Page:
Increased use of plastics for bumpers, fenders, and other body panels has helped auto makers reduce weight and increase gas mileage. But the "electrostatic" painting systems they use require that painted surfaces be electrically grounded. So, plastic fenders and bumpers must be primed with a conductive paint before they can be sprayed with enamels. That priming adds as much as $7 per bumper or fender.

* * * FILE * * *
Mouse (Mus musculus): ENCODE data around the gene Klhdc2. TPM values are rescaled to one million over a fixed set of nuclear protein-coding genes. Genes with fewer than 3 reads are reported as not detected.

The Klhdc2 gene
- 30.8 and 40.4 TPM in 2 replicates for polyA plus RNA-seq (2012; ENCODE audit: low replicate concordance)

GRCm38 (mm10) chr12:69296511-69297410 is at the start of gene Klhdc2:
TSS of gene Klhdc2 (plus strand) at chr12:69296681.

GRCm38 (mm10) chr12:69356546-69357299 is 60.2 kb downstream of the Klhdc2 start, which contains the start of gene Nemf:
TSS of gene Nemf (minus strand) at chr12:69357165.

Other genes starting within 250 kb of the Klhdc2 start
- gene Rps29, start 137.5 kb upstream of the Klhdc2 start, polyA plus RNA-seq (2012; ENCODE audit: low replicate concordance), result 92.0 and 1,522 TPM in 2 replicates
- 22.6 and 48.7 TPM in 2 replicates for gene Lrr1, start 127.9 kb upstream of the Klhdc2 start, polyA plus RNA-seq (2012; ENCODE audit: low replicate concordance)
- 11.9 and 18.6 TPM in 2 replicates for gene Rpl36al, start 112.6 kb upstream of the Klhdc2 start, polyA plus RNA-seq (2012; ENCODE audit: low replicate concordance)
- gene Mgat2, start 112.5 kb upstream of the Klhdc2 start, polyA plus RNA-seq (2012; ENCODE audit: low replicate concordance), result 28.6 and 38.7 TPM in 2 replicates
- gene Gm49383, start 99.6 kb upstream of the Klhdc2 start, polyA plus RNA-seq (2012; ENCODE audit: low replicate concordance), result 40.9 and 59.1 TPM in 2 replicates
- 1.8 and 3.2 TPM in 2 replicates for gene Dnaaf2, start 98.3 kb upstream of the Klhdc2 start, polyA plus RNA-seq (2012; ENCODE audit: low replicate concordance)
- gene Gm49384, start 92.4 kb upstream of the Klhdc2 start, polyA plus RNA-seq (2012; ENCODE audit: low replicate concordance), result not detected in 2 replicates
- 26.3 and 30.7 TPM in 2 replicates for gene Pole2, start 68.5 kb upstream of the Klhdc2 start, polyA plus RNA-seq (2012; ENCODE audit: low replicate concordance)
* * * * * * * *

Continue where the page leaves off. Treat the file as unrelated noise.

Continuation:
A tiny Cambridge (Mass.) materials company has a way to charge the plastics without lessening their smoothness and resiliency, as other conductive additives do. It makes tiny carbon-based fibers that can be mixed with resin to produce an electrically conductive plastic. The company, Hyperion Catalysis International, has recently geared up to make the graphite fibers in commercial quantities. It figures that the fibers would add just $2 to the cost of each bumper or fender. Hyperion says that Ford, Honda, General Motors, and Renault are evaluating conductive plastics to replace priming.